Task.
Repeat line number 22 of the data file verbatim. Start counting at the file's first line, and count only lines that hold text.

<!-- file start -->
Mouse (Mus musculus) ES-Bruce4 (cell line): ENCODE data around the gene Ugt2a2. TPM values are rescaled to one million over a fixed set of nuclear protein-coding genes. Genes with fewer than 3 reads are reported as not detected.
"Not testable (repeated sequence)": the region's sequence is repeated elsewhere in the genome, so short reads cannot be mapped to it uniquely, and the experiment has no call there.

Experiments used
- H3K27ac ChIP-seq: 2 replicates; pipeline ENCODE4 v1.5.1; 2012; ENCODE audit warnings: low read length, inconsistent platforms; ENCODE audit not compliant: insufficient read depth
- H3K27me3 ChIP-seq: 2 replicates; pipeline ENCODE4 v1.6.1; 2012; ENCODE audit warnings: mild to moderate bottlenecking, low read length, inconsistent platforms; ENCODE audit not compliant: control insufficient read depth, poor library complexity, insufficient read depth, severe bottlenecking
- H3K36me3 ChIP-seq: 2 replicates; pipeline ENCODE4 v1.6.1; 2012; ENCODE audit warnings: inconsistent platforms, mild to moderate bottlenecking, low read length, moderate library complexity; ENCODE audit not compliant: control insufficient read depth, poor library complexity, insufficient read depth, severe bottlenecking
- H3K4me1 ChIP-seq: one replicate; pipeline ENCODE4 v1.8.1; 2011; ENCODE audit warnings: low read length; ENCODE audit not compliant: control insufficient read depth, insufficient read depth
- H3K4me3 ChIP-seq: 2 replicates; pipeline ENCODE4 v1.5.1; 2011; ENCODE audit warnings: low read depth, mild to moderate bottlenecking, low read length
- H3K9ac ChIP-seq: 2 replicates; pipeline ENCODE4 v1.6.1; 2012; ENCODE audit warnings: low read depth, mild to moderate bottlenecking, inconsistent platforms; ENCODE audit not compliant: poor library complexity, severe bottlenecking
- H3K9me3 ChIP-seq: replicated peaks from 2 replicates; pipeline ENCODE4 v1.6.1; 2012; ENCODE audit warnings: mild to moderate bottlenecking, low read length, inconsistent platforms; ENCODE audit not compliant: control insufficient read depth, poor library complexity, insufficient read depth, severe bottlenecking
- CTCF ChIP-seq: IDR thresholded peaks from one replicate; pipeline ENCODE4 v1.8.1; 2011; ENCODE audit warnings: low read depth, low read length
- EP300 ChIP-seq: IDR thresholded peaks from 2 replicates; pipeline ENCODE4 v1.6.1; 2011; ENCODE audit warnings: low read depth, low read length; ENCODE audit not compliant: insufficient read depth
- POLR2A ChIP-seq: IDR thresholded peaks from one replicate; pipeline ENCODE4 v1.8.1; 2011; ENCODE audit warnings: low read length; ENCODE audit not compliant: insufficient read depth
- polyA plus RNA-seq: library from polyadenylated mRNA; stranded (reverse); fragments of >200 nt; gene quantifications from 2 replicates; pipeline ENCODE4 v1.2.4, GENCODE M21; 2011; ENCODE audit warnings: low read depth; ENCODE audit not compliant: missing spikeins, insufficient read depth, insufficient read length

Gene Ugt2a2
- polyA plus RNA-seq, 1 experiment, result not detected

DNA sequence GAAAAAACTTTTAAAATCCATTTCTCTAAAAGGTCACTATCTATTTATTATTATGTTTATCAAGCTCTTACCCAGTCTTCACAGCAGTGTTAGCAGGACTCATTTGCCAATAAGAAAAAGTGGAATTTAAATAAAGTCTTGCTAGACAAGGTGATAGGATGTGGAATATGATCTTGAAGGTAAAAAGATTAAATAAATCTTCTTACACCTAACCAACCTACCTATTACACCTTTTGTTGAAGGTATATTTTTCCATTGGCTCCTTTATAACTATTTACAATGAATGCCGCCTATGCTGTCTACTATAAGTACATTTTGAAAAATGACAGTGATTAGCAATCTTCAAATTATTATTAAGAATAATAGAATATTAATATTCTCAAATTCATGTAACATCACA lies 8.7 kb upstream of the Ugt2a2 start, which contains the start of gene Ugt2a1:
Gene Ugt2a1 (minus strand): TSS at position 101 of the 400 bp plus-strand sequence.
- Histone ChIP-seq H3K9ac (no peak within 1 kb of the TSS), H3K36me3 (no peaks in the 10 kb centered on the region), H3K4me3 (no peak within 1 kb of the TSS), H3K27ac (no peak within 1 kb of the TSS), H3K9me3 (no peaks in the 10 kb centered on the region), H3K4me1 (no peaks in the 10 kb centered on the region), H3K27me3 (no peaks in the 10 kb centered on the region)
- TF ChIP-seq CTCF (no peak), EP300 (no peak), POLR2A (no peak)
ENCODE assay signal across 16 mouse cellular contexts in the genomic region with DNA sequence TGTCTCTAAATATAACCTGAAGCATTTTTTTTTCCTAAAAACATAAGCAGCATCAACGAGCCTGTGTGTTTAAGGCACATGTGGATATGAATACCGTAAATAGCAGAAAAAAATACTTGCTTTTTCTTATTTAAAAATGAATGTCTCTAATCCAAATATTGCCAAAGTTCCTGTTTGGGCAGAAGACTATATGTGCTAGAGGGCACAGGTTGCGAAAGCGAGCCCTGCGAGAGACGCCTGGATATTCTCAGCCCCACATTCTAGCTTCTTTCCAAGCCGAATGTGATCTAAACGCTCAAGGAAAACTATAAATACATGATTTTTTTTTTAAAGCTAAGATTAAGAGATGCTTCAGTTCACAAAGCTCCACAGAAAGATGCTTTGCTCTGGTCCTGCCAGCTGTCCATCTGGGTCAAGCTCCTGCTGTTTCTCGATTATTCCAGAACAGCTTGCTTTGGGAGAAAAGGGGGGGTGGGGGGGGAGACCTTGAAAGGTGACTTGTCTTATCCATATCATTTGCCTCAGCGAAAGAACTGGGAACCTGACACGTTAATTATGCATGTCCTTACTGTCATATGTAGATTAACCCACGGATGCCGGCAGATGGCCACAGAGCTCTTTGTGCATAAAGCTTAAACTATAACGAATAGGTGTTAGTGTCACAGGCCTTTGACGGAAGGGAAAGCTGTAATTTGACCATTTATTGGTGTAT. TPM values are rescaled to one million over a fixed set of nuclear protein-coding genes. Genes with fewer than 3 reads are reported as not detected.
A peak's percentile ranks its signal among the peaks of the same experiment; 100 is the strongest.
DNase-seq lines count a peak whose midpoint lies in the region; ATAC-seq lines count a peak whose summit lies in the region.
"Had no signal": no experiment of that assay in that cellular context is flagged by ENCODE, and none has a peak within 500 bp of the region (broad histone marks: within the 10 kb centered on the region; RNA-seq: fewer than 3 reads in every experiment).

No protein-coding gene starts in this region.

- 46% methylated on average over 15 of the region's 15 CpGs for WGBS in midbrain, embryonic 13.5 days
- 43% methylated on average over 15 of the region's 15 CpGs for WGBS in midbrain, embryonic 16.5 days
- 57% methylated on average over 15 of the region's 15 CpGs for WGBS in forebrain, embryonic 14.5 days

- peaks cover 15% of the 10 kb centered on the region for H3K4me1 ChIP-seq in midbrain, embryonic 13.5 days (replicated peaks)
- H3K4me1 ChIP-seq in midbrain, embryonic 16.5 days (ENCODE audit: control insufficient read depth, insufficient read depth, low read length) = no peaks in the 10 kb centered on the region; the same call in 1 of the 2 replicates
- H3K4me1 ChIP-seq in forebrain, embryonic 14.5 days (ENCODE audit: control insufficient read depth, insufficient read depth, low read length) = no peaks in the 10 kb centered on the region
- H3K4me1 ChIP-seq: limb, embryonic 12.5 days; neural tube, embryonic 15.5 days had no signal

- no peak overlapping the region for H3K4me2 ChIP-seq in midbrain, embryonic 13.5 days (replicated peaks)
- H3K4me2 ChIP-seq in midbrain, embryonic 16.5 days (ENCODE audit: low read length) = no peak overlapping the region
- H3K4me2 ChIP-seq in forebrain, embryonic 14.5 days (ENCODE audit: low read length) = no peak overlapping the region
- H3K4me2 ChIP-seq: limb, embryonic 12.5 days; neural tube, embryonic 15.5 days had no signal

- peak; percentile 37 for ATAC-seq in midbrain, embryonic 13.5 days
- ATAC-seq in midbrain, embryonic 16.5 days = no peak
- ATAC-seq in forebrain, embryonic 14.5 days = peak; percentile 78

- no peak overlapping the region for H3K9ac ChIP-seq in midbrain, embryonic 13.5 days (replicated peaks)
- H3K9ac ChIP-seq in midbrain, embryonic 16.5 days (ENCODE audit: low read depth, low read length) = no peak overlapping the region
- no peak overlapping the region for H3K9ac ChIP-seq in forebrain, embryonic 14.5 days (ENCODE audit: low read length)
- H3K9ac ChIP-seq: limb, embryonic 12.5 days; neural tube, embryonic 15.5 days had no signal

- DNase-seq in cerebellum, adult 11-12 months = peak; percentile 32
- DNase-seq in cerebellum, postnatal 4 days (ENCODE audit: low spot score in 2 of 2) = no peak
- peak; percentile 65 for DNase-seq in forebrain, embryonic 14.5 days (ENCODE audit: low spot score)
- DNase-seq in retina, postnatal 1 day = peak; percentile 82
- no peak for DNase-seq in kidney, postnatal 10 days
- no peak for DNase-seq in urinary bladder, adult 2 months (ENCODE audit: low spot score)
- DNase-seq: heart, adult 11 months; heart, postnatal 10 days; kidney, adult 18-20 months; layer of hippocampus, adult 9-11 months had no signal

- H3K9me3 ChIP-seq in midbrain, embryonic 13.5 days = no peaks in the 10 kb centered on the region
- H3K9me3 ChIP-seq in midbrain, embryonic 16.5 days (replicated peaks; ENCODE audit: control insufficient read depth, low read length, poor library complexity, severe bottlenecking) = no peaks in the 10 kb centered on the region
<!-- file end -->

A peak's percentile ranks its signal among the peaks of the same experiment; 100 is the strongest.